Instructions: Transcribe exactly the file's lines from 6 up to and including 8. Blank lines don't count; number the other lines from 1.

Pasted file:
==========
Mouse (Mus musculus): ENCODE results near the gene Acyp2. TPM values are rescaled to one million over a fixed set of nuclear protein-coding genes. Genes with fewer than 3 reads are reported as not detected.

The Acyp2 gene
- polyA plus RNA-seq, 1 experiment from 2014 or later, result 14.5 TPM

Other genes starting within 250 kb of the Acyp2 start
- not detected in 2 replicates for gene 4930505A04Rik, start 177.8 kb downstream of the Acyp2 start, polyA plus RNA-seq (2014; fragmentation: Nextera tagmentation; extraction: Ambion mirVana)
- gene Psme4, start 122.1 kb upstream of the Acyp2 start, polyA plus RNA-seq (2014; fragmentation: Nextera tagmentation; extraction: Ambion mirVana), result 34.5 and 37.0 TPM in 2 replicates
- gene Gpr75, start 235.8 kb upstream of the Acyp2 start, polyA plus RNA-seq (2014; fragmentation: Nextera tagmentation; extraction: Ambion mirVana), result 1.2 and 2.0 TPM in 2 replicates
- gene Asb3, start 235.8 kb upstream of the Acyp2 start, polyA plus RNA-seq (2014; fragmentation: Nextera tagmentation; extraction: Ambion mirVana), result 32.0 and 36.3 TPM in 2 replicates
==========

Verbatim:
- gene Psme4, start 122.1 kb upstream of the Acyp2 start, polyA plus RNA-seq (2014; fragmentation: Nextera tagmentation; extraction: Ambion mirVana), result 34.5 and 37.0 TPM in 2 replicates
- gene Gpr75, start 235.8 kb upstream of the Acyp2 start, polyA plus RNA-seq (2014; fragmentation: Nextera tagmentation; extraction: Ambion mirVana), result 1.2 and 2.0 TPM in 2 replicates
- gene Asb3, start 235.8 kb upstream of the Acyp2 start, polyA plus RNA-seq (2014; fragmentation: Nextera tagmentation; extraction: Ambion mirVana), result 32.0 and 36.3 TPM in 2 replicates